From Endurance to Dressage
We went back to the vet last night for our fourth vet visit of 2015. Izzy's first visit was without me, but the last three have been with my regular, awesome vet, Dr. Tolley. The $$$ are accruing ...
The calcium alginate pad (the link shows a smaller version of what we used) didn't perform to our expectations. After only six days, a layer of granulated tissue had reformed. The calcium alginate pads are around $15.00; for the price, I was hoping for a clean wound bed. I went though three bandage changes in six days. Since I'm going to be wrapping for several months, a $20 bandage change every two to three days was going to get rather pricey.
But then again, maybe the $45.00 (plus other material) I spent on the pads was worth it. Each time I changed the bandage a fair amount of goopy drainage had to be cleaned away. Dr. Tolley explained that this goop is evidence of proud flesh that was "melted off." Those are totally my words. I can't remember the terms he used, but basically, the goo was tissue that sloughed off. So maybe the pads slowed the granulation more than we thought.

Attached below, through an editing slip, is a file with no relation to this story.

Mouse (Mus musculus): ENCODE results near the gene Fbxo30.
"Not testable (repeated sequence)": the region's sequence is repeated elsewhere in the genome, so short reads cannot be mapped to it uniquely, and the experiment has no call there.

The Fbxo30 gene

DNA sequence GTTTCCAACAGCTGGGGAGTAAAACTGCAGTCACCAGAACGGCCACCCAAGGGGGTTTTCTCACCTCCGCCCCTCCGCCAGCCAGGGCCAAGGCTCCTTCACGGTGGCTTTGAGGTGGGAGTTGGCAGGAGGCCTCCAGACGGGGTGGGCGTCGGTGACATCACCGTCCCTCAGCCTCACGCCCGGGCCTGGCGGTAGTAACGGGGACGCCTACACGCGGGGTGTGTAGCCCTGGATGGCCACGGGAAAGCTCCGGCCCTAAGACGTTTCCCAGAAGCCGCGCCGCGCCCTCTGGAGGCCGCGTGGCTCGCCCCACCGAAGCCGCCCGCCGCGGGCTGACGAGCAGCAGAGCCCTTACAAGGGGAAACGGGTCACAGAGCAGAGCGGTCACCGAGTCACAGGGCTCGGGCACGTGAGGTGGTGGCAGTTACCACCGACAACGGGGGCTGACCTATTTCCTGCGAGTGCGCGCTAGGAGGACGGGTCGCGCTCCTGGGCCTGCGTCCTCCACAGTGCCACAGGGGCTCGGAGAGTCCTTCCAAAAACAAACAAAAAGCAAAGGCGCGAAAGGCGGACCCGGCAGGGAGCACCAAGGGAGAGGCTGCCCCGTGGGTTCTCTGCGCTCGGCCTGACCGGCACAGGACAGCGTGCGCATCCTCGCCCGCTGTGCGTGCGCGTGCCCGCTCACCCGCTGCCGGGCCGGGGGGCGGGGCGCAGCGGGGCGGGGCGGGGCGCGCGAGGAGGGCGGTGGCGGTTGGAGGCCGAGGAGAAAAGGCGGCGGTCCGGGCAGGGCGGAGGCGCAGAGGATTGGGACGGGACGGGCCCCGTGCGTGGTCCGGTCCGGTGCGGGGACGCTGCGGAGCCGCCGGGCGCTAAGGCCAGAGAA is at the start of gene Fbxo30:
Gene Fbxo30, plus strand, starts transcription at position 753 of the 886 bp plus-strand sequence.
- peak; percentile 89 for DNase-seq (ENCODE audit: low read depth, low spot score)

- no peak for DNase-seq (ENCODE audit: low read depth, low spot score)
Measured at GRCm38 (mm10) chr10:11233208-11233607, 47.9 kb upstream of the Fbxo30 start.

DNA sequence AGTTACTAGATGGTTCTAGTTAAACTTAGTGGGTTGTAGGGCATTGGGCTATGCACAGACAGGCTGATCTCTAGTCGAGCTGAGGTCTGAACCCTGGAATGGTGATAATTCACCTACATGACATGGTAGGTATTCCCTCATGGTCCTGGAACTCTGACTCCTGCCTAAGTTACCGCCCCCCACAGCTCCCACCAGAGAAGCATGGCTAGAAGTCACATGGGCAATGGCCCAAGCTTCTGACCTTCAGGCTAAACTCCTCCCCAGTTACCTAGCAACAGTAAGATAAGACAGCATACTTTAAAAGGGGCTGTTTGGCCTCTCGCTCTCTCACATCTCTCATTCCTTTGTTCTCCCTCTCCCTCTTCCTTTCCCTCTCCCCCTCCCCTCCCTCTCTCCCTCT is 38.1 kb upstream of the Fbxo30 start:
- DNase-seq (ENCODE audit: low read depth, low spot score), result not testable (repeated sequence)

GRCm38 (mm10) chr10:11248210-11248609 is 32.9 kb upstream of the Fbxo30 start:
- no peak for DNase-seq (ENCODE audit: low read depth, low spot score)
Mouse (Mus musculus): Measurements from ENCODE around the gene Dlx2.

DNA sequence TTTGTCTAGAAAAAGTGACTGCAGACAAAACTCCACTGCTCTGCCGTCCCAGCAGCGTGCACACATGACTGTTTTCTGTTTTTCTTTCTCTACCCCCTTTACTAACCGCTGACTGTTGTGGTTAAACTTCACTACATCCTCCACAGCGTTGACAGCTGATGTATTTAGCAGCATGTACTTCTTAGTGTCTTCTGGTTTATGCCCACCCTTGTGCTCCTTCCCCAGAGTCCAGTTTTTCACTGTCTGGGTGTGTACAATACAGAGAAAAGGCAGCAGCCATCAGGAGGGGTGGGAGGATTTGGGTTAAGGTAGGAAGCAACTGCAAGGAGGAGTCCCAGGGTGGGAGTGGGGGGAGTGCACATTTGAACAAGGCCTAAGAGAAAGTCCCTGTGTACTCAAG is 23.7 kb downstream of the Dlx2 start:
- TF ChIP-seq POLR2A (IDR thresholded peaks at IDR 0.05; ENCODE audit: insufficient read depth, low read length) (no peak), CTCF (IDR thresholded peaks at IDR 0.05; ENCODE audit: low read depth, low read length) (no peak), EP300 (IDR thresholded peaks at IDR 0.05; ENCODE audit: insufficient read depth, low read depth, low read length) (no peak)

Once again, my best friend, KG, met me at the barn to accompany me to BVH. It's a good thing she was there because Izzy gave an emphatic No way, José when asked to get in the trailer. I don't blame him for not wanting to get in. So far, he hasn't been trailered anyplace fun. Either, way, I still have to be able to get him in by myself, so KG coaxed as little as possible.
When he refused, I sent his hindquarters spinning a few times with a sharp flick of the tail of my lead rope. That got his attention. He knows when he's in trouble as he gets this horrified expression on his face. Once he's busted though, he doesn't quite know what to do. I lined him up with trailer door and gave a sharp tug. He hopped right in, but I get the feeling there may be some schooling in his future.